Category Theory for Programmers Chapter 12: Limits and Colimits


  1. How would you describe a pushout in the category of C++ classes?

    C++ classes as a category where morphisms connect subclasses to superclasses, eg, in java we have,

    class A {}
    class B extends A {}
    class C extends A {}

    which would represent the span $B \leftarrow A \to C$.

    The pushout would be a class $P$ and arrows $B \to P \leftarrow C$, such that for any other $Q$ and arrows $B \to Q \leftarrow C$, there exists an arrow $P \to Q$.

    Specifically, it would look something like

    class P extends B, C {}

    And so any other class $Q$ that also extends both $B$ and $C$, we would have that $P \to Q$, or that class Q extends P {}.

  2. Show that the limit of the identity functor Id :: C -> C is the initial object.

    Reminder: initial objects are an object $i$ such for every $x$ in $C$, there exists exactly one morphism $i \to x$.

    To find the limit of the identity functor, we need to construct cones, so a functor $\Delta_c$ just maps any object $a \in C$ to $c$, and thus natural transformation from $\Delta_c \to Id$ looks like an initial object.

    If we can find such a $c$, we need to show that it is initial. In the comments it was hinted that what is unique is the morphism from any cone to the limiting cone.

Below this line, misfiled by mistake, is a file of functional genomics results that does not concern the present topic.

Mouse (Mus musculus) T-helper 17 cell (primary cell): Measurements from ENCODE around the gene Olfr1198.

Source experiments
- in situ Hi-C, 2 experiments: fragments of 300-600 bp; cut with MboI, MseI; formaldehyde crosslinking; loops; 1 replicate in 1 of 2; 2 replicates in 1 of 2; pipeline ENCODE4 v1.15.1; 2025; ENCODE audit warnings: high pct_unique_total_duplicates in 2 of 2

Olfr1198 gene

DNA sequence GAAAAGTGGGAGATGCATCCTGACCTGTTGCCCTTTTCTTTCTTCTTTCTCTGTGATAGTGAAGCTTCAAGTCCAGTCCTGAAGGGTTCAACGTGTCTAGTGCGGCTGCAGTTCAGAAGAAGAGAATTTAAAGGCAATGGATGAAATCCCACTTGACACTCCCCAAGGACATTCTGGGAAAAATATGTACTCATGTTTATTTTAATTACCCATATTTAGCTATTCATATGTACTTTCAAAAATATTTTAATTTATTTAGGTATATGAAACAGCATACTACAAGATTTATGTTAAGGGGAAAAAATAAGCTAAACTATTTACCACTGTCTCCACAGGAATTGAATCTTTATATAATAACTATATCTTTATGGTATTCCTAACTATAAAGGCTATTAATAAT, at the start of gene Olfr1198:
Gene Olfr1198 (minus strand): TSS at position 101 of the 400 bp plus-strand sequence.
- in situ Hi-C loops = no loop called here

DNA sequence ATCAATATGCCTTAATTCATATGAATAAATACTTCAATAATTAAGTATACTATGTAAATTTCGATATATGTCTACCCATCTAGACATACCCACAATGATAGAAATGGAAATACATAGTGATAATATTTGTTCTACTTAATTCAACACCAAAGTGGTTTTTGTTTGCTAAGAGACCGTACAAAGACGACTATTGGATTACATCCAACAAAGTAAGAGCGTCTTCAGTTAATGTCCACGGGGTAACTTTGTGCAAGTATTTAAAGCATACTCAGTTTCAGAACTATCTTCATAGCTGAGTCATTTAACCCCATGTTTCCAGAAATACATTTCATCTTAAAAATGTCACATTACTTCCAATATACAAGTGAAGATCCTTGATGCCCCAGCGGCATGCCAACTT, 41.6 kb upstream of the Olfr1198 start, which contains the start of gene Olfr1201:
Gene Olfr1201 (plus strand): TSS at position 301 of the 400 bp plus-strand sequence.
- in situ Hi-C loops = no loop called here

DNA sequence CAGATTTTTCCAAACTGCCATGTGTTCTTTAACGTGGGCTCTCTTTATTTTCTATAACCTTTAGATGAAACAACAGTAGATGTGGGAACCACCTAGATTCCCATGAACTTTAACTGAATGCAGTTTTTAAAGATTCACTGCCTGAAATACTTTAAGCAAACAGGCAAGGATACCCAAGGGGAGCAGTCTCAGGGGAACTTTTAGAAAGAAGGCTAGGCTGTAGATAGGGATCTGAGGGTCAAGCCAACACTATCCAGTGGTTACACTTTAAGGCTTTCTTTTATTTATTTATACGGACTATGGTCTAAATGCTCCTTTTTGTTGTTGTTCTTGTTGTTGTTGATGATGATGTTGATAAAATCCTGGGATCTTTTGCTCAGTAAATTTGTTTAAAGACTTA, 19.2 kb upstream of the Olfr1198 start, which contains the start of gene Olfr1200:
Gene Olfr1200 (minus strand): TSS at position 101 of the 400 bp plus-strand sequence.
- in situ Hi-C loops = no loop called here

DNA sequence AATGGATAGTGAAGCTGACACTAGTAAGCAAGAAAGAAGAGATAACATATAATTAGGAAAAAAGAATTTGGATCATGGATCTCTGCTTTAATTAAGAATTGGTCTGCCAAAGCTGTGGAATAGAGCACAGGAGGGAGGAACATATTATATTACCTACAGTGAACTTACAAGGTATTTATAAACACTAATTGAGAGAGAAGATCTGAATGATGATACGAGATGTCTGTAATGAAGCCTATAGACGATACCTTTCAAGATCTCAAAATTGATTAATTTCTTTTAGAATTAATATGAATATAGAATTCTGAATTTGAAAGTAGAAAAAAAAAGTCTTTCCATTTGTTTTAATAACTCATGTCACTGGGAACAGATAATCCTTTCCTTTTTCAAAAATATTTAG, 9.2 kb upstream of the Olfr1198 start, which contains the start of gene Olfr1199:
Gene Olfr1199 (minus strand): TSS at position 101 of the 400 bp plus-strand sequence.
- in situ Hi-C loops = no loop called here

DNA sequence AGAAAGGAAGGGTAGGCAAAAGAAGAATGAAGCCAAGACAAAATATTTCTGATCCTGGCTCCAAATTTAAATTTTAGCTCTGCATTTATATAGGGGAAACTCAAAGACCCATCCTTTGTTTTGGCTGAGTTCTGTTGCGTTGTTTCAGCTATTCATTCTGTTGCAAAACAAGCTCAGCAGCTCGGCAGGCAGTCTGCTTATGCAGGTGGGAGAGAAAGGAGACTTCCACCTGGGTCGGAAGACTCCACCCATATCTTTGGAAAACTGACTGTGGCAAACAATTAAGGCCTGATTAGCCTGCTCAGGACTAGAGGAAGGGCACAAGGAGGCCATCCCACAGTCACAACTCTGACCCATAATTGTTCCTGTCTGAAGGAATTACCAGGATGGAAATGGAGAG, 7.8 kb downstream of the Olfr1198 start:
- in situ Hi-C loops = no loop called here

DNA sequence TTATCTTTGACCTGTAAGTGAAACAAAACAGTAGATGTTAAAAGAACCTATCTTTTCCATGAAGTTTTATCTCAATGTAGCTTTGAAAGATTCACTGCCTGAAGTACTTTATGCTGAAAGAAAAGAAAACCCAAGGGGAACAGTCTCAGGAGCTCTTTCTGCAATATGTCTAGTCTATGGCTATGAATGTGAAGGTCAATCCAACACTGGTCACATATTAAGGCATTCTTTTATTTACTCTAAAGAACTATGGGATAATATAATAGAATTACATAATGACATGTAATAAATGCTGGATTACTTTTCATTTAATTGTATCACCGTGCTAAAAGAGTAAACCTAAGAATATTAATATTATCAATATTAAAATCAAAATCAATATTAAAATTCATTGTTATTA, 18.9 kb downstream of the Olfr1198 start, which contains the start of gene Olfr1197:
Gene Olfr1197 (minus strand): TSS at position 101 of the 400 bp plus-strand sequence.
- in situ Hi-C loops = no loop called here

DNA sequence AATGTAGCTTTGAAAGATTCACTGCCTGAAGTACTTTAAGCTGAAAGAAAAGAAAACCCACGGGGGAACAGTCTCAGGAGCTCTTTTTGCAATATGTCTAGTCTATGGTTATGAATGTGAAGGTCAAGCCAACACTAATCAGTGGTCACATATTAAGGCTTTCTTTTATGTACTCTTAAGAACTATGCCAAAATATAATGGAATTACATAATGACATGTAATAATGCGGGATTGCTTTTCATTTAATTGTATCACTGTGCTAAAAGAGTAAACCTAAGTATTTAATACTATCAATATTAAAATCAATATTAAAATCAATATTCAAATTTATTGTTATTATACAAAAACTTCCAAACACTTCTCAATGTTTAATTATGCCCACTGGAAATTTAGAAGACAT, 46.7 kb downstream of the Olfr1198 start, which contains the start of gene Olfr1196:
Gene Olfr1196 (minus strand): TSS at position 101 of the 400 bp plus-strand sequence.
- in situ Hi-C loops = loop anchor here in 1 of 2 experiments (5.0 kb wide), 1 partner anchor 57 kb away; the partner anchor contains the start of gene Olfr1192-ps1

3. Subsets of a given set form a category. A morphism in that category is defined to be an arrow connecting two sets if the first is the subset of the second. What is a pullback of two sets in such a category? What’s a pushout? What are the initial and terminal objects?

    $A \to B$ means $A \subset B$.

    A pullback of two morphisms $X \to Z \leftarrow Y$ is an object $P$ and morphisms $X \leftarrow P \to Y$ such that for any other object $Q$ and morphisms $X \leftarrow Q \to Y$, we have there exists a unique morphism, the mediating morphism, such that $Q \to P$.

    Translating $\to$ to $\subset$ gives the following: A pullback of two sets, $X, Y$ such that both are subsets of $Z$, is a set $P$ such that $P$ is a subset of both $X$ and $Y$. For any other set $Q$ that is a subset of $X$ and $Y$, we have that $Q$ is a subset of $P$. So we have that the pullback of $X$ and $Y$ is the intersection of $X$ and $Y$.

    The pushout of would be the union of $X$ and $Y$. So any other set $Q$ that $X$ and $Y$ are both subsets of, $P$ would also be a subset.

    The initial object would be the empty set and the terminal object would be the union of all sets.

  4. Can you guess what a coequalizer is?

    Creates a categorical equivalence relation between outputs of two morphisms. The equalizer reduces inputs so the results are the same.

  5. Show that, in a category with a terminal object, a pullback towards the terminal object is a product.

    The terminal object has an arrow from each object, so the object we pullback towards has a sort of “global” presence.

  6. Similarly, show that a pushout from an initial object (if one exists) is the coproduct.

    Similarly, every object has an arrow from the initial object.